BRUSSELS — From Paris to Stockholm and Brussels, European Union leaders and member nations were putting forward moves Monday to ensure the 27-nation bloc would not be left behind by the United States in the green industry race.
Talk of huge subsidies to prop up companies at home and fears of a race to the bottom that allows domestic production to muscle out competition are set to dominate the EU’s political agenda right up to a special economic summit Feb. 9-10.
The tipping point came when the $369 billion U.S. Inflation Reduction Act was approved last summer, which EU leaders see as an attempt to cut European firms out of the lucrative American market for clean energy technology like electric vehicles and excessively favors a “made-in-America” approach that discriminates against European multinationals.
Ever more forceful, EU nations want to counter it.
“We need to send a strong message that we will act to safeguard our industrial base. It is crucial that the EU remains an attractive place to invest, innovate and produce,” EU Council President Charles Michel said Monday in Stockholm.
And when French Finance Minister Bruno Le Maire strode into EU headquarters in Brussels soon after, he let it be known.
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“We need a shock,” he said, to simplify the EU’s subsidy approval rules. They force companies to struggle through arcane state aid regulations for too long to obtain the investments needed for cutting-edge breakthroughs, he said.
France wants new industrial projects with a common EU base to be able to get approval within half a year. Not only does France want speed, it also wants much bigger subsidies.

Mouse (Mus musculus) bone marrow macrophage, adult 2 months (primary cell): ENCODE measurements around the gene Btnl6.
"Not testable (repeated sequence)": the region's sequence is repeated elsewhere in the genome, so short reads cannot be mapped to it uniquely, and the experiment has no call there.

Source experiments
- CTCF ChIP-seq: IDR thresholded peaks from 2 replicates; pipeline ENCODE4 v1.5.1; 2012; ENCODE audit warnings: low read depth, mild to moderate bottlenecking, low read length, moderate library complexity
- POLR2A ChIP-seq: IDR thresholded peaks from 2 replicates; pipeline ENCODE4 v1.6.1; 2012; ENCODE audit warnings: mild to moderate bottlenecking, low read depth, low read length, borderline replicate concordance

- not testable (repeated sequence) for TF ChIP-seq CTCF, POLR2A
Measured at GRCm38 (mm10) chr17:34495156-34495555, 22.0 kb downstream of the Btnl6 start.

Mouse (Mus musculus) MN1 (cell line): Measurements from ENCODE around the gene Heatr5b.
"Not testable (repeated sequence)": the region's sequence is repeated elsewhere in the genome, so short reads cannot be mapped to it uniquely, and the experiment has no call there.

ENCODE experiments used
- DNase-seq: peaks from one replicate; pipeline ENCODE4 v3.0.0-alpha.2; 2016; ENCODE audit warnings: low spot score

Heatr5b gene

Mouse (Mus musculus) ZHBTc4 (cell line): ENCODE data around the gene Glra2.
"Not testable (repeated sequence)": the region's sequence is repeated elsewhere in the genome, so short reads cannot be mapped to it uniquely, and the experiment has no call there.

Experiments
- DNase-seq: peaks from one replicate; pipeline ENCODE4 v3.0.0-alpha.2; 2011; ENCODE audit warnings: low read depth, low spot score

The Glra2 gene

“We want state aid that can be much more massive for certain sectors that we clearly identify – hydrogen, electric batteries, solar panels, semiconductors,” Le Maire said. “There is not a moment to lose.”
In Paris, there is a feeling Berlin is on the same page. Le Maire and his German counterpart, Robert Habeck, are expected to travel to Washington next month for a joint visit that includes talks on EU requests to get exemptions to the IRA that would allow European companies to remain competitive in the U.S.
Because of the COVID-19 pandemic since 2020 and Russia’s war in Ukraine since February, the EU has already temporarily loosened subsidy regulations to let industries survive. Germany and France – the two largest European economies – have been the major beneficiaries.
Of the $727.5 billion in EU aid approved to allow member states to deal with the impact of the war in Ukraine, 53% was for Germany and 24% for France.
Ever since the IRA was approved, the EU has been seeking to dull its sharpest measures, especially enticements offered for the production of electric vehicles on U.S. soil.
On Tuesday, U.S. Trade Representative Katherine Tai visits EU headquarters and will discuss outstanding differences on the law with EU Trade Commissioner Valdis Dombrovskis. Both are then scheduled to head to Davos, Switzerland, to speak on panels for the World Economic Forum’s annual gathering of corporate executives and world leaders.
Associated Press reporters Sylvie Corbet in Paris and Sam Petrequin in Brussels contributed.
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